If there's one thing that makes Myriad such a subtly thrilling success, it is compatibility. Chris Gall has a consummately melodic voice at the piano with a relentless pulse running through everything, however heavy or light. Bernhard Schimpelsberger is a versatile percussionist whose rhythmic sense is bolstered by an extensive palette of sounds and tones. Somehow their respective strengths fit each other's spaces like pieces of a jigsaw puzzle slotting together, making for a worldly outing full of color and beauty.
These are organic pieces which sound grown more than composed. Gall's melodies flow as smoothly as a running stream, albeit one that still has a couple of rumbly spots here and there. They lean on Eastern mantric forms just a bit more than on Western jazz (although both are essential components), making skillful use of groove and circular repetition amidst the melody lines. Between the piano's ever-shifting dynamics and a globe-spanning range of percussion sounds from cymbals to wood blocks, there's an unexpected depth of quiet variety throughout.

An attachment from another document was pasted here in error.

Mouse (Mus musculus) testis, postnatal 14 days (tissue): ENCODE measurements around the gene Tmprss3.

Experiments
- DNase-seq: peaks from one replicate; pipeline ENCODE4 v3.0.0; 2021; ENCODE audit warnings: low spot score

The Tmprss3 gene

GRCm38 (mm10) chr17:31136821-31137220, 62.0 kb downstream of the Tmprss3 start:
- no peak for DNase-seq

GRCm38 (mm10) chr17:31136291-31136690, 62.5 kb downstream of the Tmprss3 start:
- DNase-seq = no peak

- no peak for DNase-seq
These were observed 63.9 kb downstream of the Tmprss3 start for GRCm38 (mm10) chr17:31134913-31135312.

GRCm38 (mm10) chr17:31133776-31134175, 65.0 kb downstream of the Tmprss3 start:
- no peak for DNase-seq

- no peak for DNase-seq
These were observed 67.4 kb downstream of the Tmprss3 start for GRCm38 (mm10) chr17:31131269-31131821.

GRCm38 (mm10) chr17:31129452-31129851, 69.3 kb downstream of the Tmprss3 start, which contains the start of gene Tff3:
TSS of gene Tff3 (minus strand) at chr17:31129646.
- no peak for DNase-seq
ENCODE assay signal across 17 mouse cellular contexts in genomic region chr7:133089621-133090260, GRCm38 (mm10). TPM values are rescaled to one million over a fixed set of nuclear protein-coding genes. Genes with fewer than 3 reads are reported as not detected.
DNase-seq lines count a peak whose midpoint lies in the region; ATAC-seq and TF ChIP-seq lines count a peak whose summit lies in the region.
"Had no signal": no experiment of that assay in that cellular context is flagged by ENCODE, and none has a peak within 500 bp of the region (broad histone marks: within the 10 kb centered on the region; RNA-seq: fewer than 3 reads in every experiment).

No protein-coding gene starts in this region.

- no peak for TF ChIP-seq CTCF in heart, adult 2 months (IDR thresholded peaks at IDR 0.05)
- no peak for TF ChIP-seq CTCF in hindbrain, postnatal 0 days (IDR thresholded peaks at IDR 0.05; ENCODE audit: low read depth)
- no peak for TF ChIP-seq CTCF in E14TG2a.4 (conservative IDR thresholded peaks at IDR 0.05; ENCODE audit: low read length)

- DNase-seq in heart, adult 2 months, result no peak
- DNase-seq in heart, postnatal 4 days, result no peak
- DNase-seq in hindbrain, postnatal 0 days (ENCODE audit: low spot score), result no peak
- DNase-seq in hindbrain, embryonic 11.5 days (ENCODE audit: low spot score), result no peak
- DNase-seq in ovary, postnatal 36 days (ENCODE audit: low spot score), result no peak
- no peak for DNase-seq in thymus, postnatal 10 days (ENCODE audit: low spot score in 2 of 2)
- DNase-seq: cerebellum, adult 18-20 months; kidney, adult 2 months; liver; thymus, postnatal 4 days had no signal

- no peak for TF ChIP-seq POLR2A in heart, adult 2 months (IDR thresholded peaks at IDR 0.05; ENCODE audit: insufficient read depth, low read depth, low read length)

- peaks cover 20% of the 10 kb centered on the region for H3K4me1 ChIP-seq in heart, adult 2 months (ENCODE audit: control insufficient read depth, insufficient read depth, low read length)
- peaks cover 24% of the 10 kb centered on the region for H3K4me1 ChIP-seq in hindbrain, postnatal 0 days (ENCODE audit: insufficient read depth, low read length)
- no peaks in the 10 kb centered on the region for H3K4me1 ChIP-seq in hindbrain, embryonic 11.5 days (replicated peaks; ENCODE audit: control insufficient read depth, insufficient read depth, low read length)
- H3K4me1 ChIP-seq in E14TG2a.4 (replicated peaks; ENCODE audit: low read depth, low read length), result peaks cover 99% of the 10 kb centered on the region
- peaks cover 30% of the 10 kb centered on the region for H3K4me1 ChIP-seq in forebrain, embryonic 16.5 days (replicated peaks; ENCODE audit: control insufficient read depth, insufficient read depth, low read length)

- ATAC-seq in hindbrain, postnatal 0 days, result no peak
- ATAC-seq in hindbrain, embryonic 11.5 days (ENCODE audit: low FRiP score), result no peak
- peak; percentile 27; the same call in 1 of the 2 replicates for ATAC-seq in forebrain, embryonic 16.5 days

While Gall's notes weave through the air like dust motes floating in sunlight, Schimpelsberger fleetly colors around and between the coasting lines, not only choosing his timing with care but keeping a keen ear on pitch as well. "Pinhole Observer" has them building steam over deep wooden thumps before cooling down with gentle high chimes; "The Wheel" finds modern minimalism crossed with old-world tradition, as Carnatic konokol rhythmic scatting underlies the circular piano patterns. In other spots such as the jaunty "Song for June" or Gall's meditative solo closer, simple ear-soothing melody takes the lead instead. Myriad lives up to its title with a wealth of colors, flavors and above all, possibilities.
Myriad; Seguiriya; Pinhole Observer; Interlude I; Song of June; The Wheel; Interlude II; In a
Landscape; Poem on a Typewriter; New Life.
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